Ten years ago, I thought nothing of hitting up a fast food restaurant to fill the needs of my hungering body. In fact, the only thing I truly considered when selecting an eating establishment was whether or not they served good fries and burgers. The calories and fat content within the foods I was eating was irrelevant to me because I felt like exercising as I did at that time gave me the license to eat pretty much whatever I wanted, whenever I wanted.
I lived that way until about 18-months ago when I saw “Food Inc.” Yes, that’s correct, the catalyst for my change was gleaned from a controversial documentary on the American food industry.
Now, before you start believing that I live my life under the influence of external factors, understand that I always do my own research (as should any intelligent individual, “Food Inc.” didn’t offer the final word on my decision to change my lifestyle dramatically, it merely offered a jumping off point.
My personal attention to the information that fell into my hands daily (i.e. nutritional labels, news reports, and focused literature addressing concerns on obesity—particularly amongst children) helped seal the deal. Once I truly started paying attention to the information on what I was eating, and what I was giving to my family, it became difficult to look away from the facts.
I knew I needed to start being more aware of food choices not only for myself, but for my children as well. That said, however, where my children would be easier to mold in the way of this life I have chosen (I am mostly vegetarian by this point), my husband is still not willing to give up his meat eating ways, and I am okay with that decision.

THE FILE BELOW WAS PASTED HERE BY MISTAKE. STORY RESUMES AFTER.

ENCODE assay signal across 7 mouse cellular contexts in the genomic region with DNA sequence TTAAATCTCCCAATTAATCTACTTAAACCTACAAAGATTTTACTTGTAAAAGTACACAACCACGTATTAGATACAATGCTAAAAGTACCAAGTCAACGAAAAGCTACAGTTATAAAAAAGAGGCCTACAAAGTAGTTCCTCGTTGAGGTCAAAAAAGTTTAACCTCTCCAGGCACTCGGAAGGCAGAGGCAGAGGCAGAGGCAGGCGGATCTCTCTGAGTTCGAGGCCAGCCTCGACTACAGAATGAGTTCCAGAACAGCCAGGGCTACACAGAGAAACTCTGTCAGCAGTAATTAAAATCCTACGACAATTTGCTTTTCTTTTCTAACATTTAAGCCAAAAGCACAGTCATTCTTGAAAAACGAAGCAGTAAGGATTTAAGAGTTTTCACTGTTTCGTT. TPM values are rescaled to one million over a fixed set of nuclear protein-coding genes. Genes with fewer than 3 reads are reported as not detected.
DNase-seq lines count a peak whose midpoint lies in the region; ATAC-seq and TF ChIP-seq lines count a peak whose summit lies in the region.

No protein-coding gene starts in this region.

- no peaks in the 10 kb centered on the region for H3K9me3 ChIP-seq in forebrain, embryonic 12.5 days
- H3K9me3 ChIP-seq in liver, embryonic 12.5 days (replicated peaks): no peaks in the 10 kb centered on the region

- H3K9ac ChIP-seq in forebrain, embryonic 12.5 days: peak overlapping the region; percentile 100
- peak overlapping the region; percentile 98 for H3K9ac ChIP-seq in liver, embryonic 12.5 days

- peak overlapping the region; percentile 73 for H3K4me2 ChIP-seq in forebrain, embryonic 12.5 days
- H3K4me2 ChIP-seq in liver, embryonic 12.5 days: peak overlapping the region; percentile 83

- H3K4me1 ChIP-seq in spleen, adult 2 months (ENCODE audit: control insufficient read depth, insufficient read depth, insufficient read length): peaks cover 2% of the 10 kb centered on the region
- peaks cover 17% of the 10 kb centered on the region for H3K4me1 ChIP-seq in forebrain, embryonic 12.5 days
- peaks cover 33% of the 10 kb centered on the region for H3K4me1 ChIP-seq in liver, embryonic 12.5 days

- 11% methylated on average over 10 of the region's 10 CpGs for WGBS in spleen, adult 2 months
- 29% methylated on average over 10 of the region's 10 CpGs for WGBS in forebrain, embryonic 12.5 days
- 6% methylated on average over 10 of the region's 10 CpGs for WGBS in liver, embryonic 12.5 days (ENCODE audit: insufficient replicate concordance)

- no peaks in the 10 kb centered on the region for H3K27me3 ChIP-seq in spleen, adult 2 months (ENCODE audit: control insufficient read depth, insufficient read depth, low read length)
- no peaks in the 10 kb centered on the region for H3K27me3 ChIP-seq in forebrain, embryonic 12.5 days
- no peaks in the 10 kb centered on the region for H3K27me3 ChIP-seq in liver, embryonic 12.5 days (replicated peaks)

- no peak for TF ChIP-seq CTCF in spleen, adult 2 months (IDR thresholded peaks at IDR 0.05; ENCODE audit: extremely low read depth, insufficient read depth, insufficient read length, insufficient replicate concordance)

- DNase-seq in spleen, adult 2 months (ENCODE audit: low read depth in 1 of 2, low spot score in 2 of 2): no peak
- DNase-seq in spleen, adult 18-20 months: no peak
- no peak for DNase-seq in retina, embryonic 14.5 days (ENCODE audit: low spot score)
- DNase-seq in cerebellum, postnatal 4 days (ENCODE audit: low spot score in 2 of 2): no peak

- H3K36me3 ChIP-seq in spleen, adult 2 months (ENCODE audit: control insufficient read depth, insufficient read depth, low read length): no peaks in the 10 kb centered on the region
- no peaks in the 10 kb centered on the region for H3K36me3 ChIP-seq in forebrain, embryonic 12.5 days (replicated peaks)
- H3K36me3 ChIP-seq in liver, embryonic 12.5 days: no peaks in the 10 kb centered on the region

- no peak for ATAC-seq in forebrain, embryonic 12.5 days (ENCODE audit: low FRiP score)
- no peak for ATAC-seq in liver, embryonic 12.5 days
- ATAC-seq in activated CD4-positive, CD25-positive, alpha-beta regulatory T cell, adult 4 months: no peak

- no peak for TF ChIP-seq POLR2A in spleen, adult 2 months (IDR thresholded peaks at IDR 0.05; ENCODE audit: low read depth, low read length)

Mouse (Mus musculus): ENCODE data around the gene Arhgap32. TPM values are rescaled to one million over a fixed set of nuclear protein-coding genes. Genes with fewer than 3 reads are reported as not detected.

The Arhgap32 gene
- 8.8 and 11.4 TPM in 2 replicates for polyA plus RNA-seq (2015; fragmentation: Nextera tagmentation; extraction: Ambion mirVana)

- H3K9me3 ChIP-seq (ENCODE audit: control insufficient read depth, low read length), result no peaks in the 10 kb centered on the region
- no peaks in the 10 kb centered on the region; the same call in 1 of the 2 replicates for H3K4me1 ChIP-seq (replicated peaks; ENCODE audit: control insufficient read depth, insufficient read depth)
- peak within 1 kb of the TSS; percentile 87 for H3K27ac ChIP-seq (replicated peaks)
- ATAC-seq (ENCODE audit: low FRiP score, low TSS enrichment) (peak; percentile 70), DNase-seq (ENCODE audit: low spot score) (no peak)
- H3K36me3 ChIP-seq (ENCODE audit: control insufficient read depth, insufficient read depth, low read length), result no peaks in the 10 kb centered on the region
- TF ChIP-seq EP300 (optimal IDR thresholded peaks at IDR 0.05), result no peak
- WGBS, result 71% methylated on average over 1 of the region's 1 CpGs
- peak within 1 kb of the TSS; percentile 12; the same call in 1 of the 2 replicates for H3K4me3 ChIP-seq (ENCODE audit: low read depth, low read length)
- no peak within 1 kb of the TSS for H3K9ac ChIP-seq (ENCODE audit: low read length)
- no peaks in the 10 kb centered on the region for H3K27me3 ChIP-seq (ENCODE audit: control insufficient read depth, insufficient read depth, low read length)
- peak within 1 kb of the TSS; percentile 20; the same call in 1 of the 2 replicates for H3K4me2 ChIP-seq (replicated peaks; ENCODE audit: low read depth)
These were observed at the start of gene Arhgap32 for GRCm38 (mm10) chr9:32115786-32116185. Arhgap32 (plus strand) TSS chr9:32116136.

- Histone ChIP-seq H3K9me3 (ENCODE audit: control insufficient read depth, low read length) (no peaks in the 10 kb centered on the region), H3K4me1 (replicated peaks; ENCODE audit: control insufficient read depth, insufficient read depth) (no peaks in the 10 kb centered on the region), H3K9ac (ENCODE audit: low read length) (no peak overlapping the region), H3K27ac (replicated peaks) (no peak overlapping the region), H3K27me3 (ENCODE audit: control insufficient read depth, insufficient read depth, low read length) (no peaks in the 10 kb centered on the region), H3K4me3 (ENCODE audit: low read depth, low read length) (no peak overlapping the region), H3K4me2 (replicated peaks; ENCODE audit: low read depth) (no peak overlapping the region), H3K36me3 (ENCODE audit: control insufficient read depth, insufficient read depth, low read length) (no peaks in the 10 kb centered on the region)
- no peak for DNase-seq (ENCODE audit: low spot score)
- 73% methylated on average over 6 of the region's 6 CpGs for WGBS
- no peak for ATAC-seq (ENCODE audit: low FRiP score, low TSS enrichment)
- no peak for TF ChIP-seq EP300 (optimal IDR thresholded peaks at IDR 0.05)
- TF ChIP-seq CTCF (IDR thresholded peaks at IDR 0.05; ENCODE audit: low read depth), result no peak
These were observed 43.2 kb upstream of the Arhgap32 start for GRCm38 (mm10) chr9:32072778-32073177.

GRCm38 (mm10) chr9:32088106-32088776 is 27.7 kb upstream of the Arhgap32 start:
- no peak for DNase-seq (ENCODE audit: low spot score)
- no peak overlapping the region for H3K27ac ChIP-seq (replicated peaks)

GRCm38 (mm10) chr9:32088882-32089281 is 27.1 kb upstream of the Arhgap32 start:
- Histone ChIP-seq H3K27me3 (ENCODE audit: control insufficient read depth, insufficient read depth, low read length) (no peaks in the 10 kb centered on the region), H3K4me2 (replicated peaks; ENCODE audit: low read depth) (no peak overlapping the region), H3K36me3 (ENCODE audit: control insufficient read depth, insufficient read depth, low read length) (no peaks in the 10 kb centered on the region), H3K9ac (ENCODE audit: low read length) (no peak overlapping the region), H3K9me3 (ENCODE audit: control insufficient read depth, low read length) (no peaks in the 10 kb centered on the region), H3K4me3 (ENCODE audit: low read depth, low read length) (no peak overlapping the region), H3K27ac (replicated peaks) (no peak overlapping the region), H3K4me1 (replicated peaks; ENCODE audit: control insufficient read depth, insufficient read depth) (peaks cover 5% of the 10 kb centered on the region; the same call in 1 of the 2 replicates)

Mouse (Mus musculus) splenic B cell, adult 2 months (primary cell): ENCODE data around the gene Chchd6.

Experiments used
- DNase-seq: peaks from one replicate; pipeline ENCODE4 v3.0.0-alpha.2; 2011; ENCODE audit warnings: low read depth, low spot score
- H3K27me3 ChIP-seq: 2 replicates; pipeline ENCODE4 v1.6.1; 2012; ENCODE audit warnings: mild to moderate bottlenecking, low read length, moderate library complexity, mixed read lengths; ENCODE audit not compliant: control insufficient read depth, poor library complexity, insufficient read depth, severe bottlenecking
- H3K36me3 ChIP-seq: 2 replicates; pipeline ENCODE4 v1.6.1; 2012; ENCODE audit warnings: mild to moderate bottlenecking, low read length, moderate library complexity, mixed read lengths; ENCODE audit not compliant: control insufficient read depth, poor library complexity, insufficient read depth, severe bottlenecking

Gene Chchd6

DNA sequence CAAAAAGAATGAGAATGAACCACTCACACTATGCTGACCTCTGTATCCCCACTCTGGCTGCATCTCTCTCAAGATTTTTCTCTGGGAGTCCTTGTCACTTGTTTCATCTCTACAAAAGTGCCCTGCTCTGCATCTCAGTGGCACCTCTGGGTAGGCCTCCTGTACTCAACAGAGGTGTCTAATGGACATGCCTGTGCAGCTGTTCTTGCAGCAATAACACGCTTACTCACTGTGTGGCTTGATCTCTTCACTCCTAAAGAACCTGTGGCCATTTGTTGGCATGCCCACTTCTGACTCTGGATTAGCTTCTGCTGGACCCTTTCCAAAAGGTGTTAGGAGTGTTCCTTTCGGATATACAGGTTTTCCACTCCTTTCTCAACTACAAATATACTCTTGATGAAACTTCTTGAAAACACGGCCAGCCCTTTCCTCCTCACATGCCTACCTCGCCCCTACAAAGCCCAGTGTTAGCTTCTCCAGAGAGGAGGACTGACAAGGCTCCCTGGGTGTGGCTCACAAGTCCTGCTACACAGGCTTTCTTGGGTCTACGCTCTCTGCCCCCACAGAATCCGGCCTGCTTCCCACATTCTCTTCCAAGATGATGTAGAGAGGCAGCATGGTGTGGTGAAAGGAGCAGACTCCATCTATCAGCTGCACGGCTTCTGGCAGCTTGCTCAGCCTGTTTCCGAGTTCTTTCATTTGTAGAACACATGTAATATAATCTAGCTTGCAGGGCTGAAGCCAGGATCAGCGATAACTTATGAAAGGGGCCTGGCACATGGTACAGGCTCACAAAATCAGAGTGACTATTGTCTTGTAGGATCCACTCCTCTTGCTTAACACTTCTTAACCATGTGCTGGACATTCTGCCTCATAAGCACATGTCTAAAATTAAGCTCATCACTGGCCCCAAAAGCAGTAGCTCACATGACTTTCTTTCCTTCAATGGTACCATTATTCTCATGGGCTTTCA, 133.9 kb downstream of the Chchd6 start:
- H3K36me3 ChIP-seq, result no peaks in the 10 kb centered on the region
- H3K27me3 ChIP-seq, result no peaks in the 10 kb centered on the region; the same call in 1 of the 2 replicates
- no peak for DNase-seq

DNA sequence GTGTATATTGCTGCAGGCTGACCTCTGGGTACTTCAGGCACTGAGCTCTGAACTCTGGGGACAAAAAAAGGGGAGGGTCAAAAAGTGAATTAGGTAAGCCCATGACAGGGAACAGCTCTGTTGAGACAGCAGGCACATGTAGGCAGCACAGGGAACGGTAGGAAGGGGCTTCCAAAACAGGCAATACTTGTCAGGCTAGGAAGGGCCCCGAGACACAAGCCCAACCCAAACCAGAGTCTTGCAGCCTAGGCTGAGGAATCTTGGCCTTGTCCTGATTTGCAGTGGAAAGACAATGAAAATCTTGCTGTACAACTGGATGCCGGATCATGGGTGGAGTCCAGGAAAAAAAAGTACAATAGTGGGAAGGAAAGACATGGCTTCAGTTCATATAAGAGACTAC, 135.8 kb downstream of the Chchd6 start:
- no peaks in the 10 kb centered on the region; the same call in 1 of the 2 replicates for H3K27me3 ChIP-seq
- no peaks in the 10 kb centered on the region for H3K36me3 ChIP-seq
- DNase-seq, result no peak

Quite honestly, philosophically, I am not opposed to eating meat. I just find that my body operates in a more efficient way with less meat in my diet. By no means do I enforce that rule upon either my husband or my children. What I do is offer them options that are still healthy, but that do not interfere with their desire to still eat the foods they love.
Despite what some who are strictly vegan/vegetarian will tell you, there are plenty of ways to live healthily while still eating meat.
For my part, I have lessened the occurrence of meals served using red meat or pork as I have found that ground turkey is a fine substitute for many dishes. As far as red meat goes, if I do use it, I stick to the leanest cuts I can find.
Other changes I’ve found easy to make are swapping almond milk for cows milk, vegan butter for regular butter, and whole grain flour for white. As a rule, no pastas or breads are purchased if they are not of the whole grain variety, and sodas are a no-no for either one of my children.
The changes I’ve made have been incremental, but they stick because they aren’t too intrusive. I’ve found that as long as the food tastes good, few complain.
My point here is that any decision to live healthily is as much about being aware of what your body takes in for fuel as you are about keeping that body fit. You would never put diesel fuel into a gas operated vehicle, right? Of course not. Our bodies, in my opinion, use that same principle.
Use the fuel that maximizes what you want your body to do—whether you love weight training, running or aerobics—because, at the end of the day, you only get out what you put in.